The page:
RIO DE JANEIRO (AP) — Brazil’s President Jair Bolsonaro issued a defense of his administration at the U.N. General Assembly on Tuesday, rebuffing criticism of its handling of the pandemic and touting recent data indicating less Amazon deforestation. His presence at the General Assembly itself was something of a provocation, as he flouted the requirement for all attendees to be vaccinated against COVID-19. Infected with the virus last year, he has said several times over the last week he remains
Nova Scotia's minister of justice says he plans to close a legal "loophole" that could allow police to continue to do street checks under the guise of "suspicious activity." Street checks were banned in the province following the 2019 release of the Wortley report, which found that Black Nova Scotians were six times more likely to be street checked than white people. But advocates have complained that police are still permitted to stop people and gather information based on an officer's objectiv
MARY'S HARBOUR, N.L. — The search continues today for two fishermen missing in the waters off Labrador's southeastern coast. Police say searchers are back in the air and on the water looking for Marc Freeman Russell and Joey Jenkins, who departed the community of Mary's Harbour Friday morning aboard the Island Lady fishing vessel and didn't return home. RCMP Cpl. Jolene Garland says the coast guard ship Captain Molly Kool is also on the water helping out with the search. The Canadian Coast Guard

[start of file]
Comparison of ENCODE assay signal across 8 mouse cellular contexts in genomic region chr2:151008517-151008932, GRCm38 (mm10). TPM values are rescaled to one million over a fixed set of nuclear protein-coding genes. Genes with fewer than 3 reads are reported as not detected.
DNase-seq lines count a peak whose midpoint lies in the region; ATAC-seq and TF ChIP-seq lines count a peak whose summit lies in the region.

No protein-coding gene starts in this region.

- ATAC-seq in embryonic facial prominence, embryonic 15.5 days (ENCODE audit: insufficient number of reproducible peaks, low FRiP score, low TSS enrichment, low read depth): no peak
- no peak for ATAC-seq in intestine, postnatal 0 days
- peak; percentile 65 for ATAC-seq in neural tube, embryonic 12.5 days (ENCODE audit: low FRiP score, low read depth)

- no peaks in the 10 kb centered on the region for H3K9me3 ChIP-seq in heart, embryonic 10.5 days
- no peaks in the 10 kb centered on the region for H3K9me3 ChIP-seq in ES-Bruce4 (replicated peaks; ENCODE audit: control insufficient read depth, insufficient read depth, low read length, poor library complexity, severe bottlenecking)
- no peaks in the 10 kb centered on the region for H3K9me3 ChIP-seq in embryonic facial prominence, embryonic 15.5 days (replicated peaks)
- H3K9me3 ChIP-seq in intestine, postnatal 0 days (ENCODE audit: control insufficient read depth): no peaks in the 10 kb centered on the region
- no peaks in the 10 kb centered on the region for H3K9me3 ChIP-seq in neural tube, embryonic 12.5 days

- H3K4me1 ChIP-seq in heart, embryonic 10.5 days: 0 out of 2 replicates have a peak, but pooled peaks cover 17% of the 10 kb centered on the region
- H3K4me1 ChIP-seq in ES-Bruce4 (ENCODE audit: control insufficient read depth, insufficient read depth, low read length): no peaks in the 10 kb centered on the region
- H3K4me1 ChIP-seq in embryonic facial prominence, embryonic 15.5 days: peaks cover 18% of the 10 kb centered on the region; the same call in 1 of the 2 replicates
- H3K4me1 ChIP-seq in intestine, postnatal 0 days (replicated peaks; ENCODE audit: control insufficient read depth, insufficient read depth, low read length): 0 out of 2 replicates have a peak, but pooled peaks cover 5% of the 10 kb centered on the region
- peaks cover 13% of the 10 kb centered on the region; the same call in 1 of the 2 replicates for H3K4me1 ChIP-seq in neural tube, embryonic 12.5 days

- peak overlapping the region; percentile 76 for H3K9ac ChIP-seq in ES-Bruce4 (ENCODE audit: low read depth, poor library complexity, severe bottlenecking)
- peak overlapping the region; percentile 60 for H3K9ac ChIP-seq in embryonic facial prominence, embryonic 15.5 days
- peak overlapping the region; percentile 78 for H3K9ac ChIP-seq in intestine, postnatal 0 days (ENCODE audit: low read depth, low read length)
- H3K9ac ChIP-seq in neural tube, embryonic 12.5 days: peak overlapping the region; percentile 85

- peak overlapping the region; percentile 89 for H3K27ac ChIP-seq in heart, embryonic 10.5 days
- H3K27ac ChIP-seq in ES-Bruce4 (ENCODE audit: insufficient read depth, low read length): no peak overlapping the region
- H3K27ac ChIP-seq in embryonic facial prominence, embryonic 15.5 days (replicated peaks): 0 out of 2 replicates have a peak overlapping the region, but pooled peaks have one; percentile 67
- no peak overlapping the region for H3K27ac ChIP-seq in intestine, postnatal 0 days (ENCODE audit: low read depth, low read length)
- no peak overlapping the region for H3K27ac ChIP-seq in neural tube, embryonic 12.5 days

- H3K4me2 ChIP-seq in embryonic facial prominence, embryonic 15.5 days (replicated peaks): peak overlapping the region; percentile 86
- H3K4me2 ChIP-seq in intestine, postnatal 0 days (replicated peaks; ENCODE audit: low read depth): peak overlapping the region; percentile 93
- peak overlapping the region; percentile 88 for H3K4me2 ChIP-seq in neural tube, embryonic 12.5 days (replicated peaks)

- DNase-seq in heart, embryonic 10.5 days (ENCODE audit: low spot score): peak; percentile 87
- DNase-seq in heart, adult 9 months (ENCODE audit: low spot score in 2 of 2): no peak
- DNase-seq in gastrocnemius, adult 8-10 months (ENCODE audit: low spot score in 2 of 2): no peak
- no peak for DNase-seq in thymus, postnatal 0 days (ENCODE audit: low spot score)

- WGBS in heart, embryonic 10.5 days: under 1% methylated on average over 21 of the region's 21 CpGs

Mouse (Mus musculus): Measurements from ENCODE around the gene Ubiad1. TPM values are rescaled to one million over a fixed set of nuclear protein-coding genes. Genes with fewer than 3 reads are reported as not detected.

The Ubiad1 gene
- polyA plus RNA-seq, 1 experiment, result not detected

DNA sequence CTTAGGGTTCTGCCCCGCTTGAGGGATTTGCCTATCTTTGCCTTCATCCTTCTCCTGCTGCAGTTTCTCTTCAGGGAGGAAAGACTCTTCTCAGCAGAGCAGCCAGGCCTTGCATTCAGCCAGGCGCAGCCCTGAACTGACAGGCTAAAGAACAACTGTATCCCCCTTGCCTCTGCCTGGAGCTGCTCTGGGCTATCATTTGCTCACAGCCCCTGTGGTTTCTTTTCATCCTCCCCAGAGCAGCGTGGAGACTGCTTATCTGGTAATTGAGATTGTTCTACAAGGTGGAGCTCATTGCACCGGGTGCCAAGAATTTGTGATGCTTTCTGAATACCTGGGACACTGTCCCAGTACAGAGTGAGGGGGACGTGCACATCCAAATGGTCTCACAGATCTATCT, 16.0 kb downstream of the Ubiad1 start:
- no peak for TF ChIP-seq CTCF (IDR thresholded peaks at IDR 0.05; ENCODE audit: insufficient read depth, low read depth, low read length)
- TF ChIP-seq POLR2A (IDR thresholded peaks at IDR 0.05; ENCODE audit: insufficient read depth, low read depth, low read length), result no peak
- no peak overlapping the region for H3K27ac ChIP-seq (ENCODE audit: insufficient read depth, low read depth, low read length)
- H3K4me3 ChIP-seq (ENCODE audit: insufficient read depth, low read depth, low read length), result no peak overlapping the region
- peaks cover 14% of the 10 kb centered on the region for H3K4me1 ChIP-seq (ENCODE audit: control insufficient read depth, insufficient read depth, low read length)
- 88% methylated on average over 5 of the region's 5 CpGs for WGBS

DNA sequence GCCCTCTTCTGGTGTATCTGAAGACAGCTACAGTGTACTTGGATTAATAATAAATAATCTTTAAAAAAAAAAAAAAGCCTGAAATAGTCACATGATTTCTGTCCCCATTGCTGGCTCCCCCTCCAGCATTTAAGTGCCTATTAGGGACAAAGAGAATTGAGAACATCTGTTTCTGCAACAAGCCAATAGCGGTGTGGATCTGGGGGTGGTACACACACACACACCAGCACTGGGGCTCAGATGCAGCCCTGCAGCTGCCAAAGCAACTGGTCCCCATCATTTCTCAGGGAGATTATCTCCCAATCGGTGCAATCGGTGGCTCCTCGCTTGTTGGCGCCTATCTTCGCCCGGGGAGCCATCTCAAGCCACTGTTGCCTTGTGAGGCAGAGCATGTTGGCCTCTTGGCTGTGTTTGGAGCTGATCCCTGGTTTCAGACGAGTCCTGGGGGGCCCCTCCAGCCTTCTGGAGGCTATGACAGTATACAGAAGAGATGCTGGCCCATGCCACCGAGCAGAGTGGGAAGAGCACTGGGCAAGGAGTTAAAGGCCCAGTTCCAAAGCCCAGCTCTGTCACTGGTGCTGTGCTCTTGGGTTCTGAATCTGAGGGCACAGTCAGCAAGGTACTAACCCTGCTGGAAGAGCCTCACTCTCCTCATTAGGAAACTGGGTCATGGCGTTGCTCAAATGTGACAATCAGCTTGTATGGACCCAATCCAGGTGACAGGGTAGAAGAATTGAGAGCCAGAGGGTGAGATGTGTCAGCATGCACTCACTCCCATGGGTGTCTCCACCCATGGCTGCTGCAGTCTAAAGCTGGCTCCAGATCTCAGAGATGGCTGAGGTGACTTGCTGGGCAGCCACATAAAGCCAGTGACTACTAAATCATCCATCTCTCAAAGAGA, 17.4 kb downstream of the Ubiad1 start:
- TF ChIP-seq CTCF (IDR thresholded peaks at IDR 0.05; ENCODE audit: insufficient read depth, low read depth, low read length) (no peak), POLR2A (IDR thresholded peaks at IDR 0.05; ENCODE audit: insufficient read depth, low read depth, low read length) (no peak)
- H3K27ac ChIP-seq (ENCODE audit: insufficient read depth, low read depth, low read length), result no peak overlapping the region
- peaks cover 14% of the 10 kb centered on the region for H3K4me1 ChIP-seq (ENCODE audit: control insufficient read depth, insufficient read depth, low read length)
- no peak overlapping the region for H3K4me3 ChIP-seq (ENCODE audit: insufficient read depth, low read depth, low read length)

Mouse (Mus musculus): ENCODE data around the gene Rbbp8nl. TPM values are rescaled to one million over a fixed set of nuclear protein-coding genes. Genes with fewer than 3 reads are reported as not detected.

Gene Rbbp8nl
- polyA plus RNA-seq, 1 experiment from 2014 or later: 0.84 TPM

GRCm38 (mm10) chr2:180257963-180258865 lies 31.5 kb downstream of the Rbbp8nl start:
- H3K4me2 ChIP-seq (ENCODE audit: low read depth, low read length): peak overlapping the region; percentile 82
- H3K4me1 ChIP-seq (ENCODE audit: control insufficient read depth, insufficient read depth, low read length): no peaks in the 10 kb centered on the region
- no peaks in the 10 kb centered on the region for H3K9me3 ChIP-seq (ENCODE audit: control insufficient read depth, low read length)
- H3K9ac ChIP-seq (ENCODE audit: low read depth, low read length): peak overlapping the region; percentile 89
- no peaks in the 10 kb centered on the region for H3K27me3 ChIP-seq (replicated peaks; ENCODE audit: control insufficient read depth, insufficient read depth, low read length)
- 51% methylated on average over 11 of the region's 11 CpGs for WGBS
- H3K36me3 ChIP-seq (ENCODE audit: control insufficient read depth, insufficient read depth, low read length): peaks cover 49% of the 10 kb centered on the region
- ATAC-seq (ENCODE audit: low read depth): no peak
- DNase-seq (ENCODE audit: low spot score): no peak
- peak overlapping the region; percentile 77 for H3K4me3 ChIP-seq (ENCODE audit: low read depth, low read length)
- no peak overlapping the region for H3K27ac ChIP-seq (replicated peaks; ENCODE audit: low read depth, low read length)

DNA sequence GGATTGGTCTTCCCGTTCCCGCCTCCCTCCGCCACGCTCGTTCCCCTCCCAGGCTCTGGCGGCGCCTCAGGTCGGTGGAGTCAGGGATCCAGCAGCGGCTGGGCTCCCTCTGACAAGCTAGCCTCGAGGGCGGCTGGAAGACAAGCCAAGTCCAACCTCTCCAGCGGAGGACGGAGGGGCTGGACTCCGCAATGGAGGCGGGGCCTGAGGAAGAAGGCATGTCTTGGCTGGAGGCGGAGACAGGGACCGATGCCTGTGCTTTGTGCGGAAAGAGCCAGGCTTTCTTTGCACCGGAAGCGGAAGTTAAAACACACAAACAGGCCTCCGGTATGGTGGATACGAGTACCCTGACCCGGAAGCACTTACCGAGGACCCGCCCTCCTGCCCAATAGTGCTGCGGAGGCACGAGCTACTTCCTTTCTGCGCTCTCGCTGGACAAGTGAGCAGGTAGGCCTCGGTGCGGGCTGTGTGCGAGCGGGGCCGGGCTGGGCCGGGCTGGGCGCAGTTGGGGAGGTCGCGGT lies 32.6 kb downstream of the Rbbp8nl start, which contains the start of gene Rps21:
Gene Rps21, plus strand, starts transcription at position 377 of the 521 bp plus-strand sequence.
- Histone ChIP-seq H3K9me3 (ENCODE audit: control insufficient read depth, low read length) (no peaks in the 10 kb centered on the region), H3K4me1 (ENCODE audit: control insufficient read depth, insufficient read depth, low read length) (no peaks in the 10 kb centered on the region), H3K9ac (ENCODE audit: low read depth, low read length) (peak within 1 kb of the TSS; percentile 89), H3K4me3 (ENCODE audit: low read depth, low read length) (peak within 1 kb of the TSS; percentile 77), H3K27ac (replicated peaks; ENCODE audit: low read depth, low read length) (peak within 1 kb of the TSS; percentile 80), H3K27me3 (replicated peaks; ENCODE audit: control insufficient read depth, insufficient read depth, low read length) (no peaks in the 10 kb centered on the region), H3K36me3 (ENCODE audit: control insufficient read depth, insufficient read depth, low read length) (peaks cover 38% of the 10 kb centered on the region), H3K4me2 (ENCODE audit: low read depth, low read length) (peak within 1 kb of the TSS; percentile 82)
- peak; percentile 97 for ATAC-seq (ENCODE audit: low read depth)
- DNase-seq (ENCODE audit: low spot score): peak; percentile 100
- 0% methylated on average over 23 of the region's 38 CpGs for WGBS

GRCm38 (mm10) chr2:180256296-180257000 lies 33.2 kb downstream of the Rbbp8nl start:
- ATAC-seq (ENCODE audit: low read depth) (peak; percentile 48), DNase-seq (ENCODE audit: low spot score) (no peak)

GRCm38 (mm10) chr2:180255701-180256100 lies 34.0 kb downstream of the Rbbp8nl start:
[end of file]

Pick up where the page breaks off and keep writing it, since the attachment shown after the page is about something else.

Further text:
PHOENIX (AP) — Latinos are perpetually absent in major newsrooms, Hollywood films and other media industries where their portrayals — or lack thereof — could deeply impact how their fellow Americans view them, according to a government report released Tuesday. The Congressional Hispanic Caucus asked the U.S. Government Accountability Office to investigate last October. U.S. Rep. Joaquin Castro, D-Texas, has made the inclusion of Latinos in media a principal issue, imploring Hollywood studio dire
Daniel Henry Dube was sentenced Tuesday to 30 months in prison after pleading guilty to being an accessory to murder in the death of Brandon Martin of Miramichi. Court of Queen's Bench Justice Darrell Stephenson said Dube's actions led to further suffering for members of Martin's family, who were left not knowing what happened to him. Defence lawyer Johanne Thériault had requested 24 months in custody, but Stephenson ruled the circumstances required more time. Martin, a 20-year-old father of a y